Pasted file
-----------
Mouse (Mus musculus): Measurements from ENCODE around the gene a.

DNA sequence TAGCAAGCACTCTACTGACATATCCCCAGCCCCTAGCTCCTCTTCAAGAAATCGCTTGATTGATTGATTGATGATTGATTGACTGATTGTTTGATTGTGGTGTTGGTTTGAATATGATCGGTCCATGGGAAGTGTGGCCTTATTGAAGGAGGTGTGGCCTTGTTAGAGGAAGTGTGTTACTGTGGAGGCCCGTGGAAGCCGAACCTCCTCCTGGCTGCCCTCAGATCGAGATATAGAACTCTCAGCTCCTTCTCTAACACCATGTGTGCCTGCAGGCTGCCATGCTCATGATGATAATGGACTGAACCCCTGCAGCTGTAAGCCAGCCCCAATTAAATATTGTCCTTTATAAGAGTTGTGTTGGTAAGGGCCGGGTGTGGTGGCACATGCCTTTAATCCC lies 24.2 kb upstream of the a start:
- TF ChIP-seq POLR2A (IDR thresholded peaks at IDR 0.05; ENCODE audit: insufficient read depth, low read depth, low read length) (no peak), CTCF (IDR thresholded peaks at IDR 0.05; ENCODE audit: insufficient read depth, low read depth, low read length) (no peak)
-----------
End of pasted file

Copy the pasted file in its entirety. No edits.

Mouse (Mus musculus): Measurements from ENCODE around the gene a.

DNA sequence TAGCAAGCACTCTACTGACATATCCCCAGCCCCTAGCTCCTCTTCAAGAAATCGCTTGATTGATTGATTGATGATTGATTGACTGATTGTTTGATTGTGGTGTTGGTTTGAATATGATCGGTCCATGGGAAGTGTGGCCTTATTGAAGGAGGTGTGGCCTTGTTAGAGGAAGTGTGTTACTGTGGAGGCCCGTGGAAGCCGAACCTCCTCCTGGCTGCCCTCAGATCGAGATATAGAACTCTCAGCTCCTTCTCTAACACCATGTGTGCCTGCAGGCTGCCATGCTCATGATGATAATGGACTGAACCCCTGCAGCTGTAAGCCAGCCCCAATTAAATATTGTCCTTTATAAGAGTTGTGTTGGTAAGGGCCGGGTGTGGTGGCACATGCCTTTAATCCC lies 24.2 kb upstream of the a start:
- TF ChIP-seq POLR2A (IDR thresholded peaks at IDR 0.05; ENCODE audit: insufficient read depth, low read depth, low read length) (no peak), CTCF (IDR thresholded peaks at IDR 0.05; ENCODE audit: insufficient read depth, low read depth, low read length) (no peak)